Training directorate provides international military education
With Defence Minister Harjit S. Sajjan’s recent announcement of increased Canadian Armed Forces’ participation in UN peace support operations, the Directorate of Military Training and Cooperation (DMTC) is on the front line in preparing students to undertake successful multilateral operations.
DMTC, which falls under the Assistant Deputy Minister (Policy), is responsible for organizing training programs with over 50 of Canada’s ally countries and plays a key role in Canada’s defence diplomacy strategy. With a focus on five main streams: English and French language courses, staff officer training, military professional development training, peace support operations training, and international exercise training, the diplomatic benefits of DMTC’s programs are extensive and help shape successful military officers around the world.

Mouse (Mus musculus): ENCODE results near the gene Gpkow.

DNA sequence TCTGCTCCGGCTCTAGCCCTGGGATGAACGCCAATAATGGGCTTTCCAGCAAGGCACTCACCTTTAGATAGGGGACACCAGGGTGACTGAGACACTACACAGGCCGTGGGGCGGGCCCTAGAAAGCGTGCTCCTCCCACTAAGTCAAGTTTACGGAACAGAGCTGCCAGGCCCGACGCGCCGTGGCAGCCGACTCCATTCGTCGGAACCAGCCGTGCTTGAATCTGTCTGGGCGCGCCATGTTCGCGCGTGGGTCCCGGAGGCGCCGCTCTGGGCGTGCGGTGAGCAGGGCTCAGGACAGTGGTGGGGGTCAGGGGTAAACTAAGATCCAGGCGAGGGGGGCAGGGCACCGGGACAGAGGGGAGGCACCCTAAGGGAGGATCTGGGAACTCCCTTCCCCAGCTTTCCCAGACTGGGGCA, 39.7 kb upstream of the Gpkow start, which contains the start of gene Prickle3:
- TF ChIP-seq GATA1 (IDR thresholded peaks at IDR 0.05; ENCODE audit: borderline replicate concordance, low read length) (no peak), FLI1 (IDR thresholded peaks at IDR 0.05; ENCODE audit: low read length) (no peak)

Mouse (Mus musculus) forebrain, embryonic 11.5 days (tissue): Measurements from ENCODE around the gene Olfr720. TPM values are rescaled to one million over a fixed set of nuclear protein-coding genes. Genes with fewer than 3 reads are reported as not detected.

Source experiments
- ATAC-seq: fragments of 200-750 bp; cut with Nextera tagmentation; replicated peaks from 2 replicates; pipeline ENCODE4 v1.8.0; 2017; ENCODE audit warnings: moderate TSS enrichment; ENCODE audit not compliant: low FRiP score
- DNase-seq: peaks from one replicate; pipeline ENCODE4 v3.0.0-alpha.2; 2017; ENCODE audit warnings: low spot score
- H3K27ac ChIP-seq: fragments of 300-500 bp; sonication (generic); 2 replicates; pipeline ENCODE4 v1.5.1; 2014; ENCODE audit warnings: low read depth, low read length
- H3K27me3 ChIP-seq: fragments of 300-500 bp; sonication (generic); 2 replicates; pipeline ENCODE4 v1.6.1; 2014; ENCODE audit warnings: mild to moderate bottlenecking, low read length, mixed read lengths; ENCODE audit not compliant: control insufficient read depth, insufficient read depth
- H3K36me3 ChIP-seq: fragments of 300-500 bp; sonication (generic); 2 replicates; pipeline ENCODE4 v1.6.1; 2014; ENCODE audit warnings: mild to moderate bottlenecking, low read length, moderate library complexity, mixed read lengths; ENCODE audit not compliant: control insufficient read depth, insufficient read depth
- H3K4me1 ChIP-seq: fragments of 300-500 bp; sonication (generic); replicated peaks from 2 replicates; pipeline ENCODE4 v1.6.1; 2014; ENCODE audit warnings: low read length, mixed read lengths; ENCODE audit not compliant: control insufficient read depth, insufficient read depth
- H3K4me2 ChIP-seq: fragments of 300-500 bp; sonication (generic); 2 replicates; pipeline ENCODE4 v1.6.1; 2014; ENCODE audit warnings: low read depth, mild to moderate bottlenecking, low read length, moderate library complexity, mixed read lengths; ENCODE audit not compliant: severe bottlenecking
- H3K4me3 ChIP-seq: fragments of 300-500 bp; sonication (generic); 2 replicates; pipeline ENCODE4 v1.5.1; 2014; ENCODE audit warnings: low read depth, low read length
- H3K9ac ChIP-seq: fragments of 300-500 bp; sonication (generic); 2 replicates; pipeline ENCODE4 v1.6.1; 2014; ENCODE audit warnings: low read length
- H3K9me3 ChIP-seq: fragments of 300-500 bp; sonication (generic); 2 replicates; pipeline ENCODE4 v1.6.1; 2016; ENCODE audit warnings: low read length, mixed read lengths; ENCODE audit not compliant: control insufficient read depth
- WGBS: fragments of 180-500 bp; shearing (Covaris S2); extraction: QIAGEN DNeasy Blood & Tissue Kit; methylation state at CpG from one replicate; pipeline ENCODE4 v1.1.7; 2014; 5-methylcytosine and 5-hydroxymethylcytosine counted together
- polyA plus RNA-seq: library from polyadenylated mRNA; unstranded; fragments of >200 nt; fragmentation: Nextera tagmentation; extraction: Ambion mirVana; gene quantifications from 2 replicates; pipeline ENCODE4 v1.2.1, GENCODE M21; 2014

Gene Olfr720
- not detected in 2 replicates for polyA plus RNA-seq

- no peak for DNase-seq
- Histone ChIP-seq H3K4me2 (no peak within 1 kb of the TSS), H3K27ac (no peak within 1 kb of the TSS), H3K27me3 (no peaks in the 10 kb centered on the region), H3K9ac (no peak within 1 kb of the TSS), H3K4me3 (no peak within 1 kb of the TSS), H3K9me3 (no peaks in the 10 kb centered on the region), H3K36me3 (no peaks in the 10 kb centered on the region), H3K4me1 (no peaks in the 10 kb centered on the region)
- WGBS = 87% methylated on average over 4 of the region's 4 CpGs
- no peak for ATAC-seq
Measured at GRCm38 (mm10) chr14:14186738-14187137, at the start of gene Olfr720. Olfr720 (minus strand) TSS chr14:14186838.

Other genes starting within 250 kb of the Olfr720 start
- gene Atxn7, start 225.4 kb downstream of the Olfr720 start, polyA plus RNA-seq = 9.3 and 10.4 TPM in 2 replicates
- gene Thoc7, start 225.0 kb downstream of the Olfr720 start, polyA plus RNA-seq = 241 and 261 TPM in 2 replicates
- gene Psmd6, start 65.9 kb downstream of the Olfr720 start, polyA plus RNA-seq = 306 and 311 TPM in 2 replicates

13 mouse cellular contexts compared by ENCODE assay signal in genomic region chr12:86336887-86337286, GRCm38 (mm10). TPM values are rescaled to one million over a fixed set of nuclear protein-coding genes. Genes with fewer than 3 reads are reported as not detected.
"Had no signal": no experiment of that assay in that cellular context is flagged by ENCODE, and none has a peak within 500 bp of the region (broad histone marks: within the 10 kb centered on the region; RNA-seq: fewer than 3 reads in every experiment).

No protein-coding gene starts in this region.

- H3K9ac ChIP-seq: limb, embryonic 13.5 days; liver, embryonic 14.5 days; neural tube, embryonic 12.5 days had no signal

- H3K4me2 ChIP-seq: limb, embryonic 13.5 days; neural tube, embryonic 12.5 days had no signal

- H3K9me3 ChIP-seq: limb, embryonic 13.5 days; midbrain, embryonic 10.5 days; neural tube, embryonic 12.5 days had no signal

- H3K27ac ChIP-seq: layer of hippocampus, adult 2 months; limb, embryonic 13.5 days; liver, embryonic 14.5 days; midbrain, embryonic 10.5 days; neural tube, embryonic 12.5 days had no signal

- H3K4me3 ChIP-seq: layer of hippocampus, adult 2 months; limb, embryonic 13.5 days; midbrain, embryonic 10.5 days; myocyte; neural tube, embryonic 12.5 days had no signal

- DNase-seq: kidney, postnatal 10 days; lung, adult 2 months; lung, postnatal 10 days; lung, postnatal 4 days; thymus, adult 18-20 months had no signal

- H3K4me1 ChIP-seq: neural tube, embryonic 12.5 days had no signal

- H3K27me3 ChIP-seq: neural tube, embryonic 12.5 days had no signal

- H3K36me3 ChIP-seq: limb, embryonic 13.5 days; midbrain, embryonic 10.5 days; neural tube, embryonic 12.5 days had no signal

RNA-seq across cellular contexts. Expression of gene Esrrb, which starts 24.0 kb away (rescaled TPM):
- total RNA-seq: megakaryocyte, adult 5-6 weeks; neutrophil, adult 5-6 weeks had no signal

DMTC works closely with the Inter-American Defense Board (IADB), a pan-American committee established in 1942, to expand and reinforce Canadian defence relations. The committee which helps unify its member states by sharing technical and educational advice on various regional defence issues.
As proof of the quality instruction that DMTC provides, earlier this year the IADB recognized Dr. David C. Emelifeonwu, Senior Staff Officer for Educational Engagements at the Military Personnel Generation HQ in Kingston and 1 Wing Honorary Colonel, for his work in developing and delivering, with a multinational team of instructors, the strategic level Peace Support Operations course at the Inter-American Defense College.
In the bigger picture, what the IADB ultimately recognized was the outstanding quality of instruction carried out by Dr. Emelifeonwu on behalf as part of the DMTC.
Through these international training programs, the instructors at DMTC contributes expand and reinforces Canadian multilateral defence relations by facilitating international communication and interoperability, improving allied countries’ democratic control over their armed forces, and promoting Canadian principles abroad—such as the rule of law and protection of human rights.
- Date modified: